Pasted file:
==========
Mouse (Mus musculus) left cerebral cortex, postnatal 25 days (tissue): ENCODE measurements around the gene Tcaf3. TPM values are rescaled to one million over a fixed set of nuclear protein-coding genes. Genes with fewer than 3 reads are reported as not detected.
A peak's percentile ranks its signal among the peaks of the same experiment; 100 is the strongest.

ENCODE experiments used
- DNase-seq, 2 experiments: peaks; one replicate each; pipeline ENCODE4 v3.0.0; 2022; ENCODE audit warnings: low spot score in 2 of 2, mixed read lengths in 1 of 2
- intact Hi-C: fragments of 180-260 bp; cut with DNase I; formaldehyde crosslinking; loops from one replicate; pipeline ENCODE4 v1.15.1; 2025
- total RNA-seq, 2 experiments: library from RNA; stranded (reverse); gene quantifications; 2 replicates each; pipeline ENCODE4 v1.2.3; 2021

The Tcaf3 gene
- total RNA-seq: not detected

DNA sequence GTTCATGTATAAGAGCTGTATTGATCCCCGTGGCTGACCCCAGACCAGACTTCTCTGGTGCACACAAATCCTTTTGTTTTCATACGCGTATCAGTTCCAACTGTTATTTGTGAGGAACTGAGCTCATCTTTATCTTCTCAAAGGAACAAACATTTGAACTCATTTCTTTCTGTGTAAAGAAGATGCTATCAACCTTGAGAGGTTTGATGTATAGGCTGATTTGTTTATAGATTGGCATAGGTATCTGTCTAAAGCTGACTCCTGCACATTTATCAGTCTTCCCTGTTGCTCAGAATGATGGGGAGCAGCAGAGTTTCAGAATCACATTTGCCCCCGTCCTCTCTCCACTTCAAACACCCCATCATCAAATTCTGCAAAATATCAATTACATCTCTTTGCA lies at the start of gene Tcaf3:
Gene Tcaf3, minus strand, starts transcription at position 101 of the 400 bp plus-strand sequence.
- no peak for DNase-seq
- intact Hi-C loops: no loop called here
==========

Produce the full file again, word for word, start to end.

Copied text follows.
Mouse (Mus musculus) left cerebral cortex, postnatal 25 days (tissue): ENCODE measurements around the gene Tcaf3. TPM values are rescaled to one million over a fixed set of nuclear protein-coding genes. Genes with fewer than 3 reads are reported as not detected.
A peak's percentile ranks its signal among the peaks of the same experiment; 100 is the strongest.

ENCODE experiments used
- DNase-seq, 2 experiments: peaks; one replicate each; pipeline ENCODE4 v3.0.0; 2022; ENCODE audit warnings: low spot score in 2 of 2, mixed read lengths in 1 of 2
- intact Hi-C: fragments of 180-260 bp; cut with DNase I; formaldehyde crosslinking; loops from one replicate; pipeline ENCODE4 v1.15.1; 2025
- total RNA-seq, 2 experiments: library from RNA; stranded (reverse); gene quantifications; 2 replicates each; pipeline ENCODE4 v1.2.3; 2021

The Tcaf3 gene
- total RNA-seq: not detected

DNA sequence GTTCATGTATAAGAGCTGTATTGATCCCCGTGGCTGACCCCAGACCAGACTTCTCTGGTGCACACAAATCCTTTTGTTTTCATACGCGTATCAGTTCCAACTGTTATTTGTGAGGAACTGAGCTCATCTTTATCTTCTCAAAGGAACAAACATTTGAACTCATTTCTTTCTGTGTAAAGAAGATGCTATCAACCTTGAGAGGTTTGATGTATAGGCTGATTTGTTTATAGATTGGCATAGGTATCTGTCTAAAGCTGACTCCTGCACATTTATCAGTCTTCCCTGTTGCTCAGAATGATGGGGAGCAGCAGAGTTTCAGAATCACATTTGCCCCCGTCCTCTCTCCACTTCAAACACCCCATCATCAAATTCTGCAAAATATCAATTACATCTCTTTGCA lies at the start of gene Tcaf3:
Gene Tcaf3, minus strand, starts transcription at position 101 of the 400 bp plus-strand sequence.
- no peak for DNase-seq
- intact Hi-C loops: no loop called here